Like many other sectors, the energy industry in its many facets has also been noticeably affected by the pandemic. The resulting decline in electricity demand has been exacerbated by an oil price war between Saudi Arabia and Russia, which began on March 8, 2020 and led to a global stock market crash. Members of the OPEC+ alliance were looking to agree on production cuts for the time of the pandemic in order to keep oil prices at a healthy level. When the dialogue ended in disagreement, Saudi Arabia set to increase extraction volumes even further, making benchmark crude oil prices freefall and pushing the global oil and gas sector into crisis. This has already resulted in all oil supermajors slashing planned spending for the year by some 20 percent, while smaller companies are expecting to be hit the hardest.
The current crisis threatens the survival of many oil and gas companies, especially in the U.S. where shale oil and gas production has always been less profitable than the production of conventional oil and gas in countries like Saudi Arabia and Russia. On June 29, U.S. fracking pioneer Chesapeake Energy became the first major company to file for bankruptcy. The global shale industry will likely have to reduce employment by some 32 percent this year, which compared to an employment cut of 42 percent suffered between 2014 and 2016.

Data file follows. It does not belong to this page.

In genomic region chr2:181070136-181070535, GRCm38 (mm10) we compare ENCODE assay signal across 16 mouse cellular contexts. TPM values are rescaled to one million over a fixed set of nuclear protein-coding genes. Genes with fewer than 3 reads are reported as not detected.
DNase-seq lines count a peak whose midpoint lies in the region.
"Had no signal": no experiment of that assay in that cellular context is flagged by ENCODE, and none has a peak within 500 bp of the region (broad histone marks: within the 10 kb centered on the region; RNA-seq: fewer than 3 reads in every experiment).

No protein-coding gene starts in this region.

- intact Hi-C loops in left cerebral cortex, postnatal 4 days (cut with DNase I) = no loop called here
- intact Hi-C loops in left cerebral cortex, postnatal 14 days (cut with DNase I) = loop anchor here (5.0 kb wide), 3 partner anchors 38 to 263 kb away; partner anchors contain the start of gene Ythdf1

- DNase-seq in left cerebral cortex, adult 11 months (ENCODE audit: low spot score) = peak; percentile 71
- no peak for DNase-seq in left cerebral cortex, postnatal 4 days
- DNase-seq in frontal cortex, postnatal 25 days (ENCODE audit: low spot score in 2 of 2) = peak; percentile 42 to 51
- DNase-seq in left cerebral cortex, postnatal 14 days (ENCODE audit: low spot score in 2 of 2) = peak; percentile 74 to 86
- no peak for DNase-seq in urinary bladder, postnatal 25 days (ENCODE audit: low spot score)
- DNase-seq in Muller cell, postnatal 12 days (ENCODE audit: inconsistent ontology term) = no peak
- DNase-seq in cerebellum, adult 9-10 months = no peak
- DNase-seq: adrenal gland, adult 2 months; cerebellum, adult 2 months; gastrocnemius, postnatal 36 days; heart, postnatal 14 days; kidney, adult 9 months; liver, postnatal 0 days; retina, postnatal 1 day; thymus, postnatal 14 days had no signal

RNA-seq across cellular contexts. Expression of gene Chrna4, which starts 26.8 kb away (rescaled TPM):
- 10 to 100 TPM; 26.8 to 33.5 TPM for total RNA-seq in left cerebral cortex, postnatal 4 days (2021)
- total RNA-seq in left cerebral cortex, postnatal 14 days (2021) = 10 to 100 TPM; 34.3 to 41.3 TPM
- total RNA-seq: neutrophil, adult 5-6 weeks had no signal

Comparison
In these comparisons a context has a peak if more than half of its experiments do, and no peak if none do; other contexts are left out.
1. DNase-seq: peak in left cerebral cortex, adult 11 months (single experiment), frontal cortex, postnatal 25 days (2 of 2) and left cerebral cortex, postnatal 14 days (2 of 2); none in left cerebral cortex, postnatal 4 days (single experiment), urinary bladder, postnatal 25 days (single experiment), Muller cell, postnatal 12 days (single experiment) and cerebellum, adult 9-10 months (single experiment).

However, the fossil fuel sector is not the only one afflicted. Forecasts for solar capacity additions in 2020 were also revised down.
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